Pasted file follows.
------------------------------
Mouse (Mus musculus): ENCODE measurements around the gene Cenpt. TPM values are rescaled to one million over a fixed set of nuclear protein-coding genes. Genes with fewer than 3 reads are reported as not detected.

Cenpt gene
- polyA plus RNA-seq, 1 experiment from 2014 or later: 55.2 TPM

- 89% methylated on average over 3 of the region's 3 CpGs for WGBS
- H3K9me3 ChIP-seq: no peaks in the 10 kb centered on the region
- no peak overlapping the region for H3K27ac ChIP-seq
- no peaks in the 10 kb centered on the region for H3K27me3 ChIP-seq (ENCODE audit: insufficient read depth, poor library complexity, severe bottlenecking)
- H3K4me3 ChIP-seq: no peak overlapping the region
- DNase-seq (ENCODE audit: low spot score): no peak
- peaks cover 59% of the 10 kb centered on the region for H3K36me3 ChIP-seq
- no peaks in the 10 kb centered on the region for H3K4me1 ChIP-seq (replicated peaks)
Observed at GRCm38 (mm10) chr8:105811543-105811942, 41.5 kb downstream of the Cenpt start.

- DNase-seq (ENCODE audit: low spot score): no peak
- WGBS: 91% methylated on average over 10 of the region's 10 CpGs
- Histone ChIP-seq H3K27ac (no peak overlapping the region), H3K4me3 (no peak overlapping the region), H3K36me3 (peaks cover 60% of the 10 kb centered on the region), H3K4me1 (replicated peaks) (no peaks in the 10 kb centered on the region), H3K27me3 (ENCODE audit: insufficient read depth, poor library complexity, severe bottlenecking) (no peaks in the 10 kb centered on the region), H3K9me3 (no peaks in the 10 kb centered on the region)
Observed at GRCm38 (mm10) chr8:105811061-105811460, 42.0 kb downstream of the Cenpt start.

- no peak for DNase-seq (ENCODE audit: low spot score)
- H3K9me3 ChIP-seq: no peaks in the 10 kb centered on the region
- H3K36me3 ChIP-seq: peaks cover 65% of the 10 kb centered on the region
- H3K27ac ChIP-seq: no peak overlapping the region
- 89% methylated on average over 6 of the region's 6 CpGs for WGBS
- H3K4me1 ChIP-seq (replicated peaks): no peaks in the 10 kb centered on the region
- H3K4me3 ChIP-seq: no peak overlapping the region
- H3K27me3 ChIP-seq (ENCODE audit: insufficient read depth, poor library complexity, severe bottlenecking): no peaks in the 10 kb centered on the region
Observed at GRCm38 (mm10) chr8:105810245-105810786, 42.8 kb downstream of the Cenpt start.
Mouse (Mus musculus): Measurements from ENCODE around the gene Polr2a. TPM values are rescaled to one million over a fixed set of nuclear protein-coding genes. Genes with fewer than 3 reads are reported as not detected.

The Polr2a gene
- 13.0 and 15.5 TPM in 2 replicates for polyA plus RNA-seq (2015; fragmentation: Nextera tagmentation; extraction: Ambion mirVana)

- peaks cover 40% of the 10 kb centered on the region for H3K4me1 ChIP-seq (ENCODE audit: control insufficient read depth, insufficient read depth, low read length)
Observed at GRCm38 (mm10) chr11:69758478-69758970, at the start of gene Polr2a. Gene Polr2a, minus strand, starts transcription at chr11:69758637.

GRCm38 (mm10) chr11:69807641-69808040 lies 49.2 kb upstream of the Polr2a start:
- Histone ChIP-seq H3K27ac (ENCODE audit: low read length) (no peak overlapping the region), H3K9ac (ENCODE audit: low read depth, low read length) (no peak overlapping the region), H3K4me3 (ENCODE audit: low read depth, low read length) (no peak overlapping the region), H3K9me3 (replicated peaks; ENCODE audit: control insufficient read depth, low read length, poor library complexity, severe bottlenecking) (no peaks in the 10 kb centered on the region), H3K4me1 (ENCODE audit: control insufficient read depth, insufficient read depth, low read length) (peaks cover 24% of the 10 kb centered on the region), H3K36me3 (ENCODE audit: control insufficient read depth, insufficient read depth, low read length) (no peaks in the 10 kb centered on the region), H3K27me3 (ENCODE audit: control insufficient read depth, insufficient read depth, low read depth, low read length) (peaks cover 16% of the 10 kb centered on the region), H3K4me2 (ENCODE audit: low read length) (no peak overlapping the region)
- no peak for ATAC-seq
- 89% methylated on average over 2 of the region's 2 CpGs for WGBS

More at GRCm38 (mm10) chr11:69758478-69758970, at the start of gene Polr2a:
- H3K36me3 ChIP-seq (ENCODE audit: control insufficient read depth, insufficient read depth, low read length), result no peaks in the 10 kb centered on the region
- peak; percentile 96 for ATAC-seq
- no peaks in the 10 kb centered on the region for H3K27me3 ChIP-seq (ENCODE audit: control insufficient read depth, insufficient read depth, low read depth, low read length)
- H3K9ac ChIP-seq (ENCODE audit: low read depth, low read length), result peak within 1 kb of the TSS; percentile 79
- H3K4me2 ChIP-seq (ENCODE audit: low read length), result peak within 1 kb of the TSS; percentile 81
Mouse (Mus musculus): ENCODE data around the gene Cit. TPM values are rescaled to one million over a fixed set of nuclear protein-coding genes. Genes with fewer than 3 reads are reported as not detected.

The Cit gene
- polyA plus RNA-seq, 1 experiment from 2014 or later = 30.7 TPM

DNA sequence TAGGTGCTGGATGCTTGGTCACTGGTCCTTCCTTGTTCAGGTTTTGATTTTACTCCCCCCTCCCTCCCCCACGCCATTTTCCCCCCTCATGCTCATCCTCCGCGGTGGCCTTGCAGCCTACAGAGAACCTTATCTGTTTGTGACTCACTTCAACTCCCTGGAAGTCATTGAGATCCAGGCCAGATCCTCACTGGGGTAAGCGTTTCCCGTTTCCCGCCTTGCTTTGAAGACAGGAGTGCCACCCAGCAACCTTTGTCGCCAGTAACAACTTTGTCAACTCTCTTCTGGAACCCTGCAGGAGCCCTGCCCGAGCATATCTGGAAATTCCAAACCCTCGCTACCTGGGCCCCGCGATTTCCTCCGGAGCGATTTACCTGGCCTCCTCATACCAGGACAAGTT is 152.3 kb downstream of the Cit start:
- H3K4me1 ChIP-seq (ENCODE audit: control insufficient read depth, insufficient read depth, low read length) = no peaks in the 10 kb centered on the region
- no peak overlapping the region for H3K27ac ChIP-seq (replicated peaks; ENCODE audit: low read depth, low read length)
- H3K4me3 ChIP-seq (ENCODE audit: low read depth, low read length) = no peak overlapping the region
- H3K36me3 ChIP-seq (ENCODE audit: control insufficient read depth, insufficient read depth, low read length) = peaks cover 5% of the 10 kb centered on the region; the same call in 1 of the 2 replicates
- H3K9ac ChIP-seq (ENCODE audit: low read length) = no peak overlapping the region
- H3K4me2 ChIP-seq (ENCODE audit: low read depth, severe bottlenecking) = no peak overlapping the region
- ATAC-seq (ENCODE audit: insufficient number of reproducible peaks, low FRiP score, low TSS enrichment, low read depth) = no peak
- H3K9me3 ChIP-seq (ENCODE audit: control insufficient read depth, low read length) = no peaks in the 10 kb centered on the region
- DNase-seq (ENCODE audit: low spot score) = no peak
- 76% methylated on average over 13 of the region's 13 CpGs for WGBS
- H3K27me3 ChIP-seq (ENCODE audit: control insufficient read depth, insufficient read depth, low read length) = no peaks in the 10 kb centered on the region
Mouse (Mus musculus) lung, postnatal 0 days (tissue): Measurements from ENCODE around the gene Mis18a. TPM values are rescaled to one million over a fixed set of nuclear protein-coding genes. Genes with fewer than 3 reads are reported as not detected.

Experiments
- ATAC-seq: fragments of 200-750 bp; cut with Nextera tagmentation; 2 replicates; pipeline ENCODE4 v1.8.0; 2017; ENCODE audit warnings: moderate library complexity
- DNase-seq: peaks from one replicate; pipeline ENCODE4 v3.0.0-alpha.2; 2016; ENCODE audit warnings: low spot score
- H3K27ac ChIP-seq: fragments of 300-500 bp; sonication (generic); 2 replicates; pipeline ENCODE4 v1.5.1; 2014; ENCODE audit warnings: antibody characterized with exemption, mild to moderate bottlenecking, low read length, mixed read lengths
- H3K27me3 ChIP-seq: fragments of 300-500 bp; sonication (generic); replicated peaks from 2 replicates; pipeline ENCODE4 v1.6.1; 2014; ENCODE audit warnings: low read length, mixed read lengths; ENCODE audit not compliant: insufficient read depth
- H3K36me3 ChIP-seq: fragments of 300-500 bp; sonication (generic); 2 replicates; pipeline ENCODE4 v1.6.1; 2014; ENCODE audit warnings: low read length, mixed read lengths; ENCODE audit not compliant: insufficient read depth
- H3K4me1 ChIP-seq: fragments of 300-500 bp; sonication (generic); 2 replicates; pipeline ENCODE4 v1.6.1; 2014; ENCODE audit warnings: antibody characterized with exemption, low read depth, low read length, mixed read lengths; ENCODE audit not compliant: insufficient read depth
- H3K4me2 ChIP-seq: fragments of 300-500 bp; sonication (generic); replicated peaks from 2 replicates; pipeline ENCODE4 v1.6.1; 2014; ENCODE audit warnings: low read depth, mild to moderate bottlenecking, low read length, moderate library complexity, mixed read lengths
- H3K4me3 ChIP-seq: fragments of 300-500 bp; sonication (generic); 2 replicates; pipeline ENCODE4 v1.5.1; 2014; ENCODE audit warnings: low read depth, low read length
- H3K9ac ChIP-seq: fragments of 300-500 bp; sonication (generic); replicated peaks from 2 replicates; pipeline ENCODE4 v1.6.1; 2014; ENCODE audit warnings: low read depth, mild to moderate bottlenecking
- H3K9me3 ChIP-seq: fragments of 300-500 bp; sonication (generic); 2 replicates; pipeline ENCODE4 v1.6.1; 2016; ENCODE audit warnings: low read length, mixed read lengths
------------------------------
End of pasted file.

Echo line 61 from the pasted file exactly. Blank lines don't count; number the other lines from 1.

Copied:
- H3K27me3 ChIP-seq: fragments of 300-500 bp; sonication (generic); replicated peaks from 2 replicates; pipeline ENCODE4 v1.6.1; 2014; ENCODE audit warnings: low read length, mixed read lengths; ENCODE audit not compliant: insufficient read depth